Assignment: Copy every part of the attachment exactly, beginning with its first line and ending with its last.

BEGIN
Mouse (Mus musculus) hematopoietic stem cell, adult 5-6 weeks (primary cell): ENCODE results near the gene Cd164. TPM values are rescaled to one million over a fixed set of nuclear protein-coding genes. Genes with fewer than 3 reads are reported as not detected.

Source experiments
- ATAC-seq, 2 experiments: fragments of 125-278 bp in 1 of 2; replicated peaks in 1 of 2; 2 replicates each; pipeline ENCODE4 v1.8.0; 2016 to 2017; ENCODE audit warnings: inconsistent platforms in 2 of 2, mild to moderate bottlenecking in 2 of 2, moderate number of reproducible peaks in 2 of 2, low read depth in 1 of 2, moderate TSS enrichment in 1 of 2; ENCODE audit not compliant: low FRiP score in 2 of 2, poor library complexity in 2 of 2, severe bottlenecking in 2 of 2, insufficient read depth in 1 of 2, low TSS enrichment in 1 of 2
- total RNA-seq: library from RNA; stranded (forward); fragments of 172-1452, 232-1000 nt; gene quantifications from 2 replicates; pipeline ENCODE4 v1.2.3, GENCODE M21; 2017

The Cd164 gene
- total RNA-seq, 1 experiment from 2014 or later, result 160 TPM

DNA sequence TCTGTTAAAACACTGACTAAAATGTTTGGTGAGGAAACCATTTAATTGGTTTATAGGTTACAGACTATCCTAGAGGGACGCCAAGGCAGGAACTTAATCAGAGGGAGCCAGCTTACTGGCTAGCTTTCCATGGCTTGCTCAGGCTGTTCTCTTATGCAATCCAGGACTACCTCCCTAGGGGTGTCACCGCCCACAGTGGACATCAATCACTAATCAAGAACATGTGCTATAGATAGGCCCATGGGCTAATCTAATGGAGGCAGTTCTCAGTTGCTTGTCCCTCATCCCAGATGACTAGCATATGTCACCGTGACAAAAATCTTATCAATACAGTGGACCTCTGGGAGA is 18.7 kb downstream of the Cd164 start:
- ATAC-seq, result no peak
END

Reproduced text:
Mouse (Mus musculus) hematopoietic stem cell, adult 5-6 weeks (primary cell): ENCODE results near the gene Cd164. TPM values are rescaled to one million over a fixed set of nuclear protein-coding genes. Genes with fewer than 3 reads are reported as not detected.

Source experiments
- ATAC-seq, 2 experiments: fragments of 125-278 bp in 1 of 2; replicated peaks in 1 of 2; 2 replicates each; pipeline ENCODE4 v1.8.0; 2016 to 2017; ENCODE audit warnings: inconsistent platforms in 2 of 2, mild to moderate bottlenecking in 2 of 2, moderate number of reproducible peaks in 2 of 2, low read depth in 1 of 2, moderate TSS enrichment in 1 of 2; ENCODE audit not compliant: low FRiP score in 2 of 2, poor library complexity in 2 of 2, severe bottlenecking in 2 of 2, insufficient read depth in 1 of 2, low TSS enrichment in 1 of 2
- total RNA-seq: library from RNA; stranded (forward); fragments of 172-1452, 232-1000 nt; gene quantifications from 2 replicates; pipeline ENCODE4 v1.2.3, GENCODE M21; 2017

The Cd164 gene
- total RNA-seq, 1 experiment from 2014 or later, result 160 TPM

DNA sequence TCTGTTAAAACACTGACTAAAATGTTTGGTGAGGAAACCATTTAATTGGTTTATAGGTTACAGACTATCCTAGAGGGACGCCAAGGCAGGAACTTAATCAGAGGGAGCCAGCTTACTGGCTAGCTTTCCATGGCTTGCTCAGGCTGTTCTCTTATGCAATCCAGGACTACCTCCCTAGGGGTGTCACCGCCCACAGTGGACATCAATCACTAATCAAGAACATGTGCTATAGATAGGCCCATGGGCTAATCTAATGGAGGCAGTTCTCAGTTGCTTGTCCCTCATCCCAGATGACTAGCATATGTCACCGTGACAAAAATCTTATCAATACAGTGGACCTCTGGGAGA is 18.7 kb downstream of the Cd164 start:
- ATAC-seq, result no peak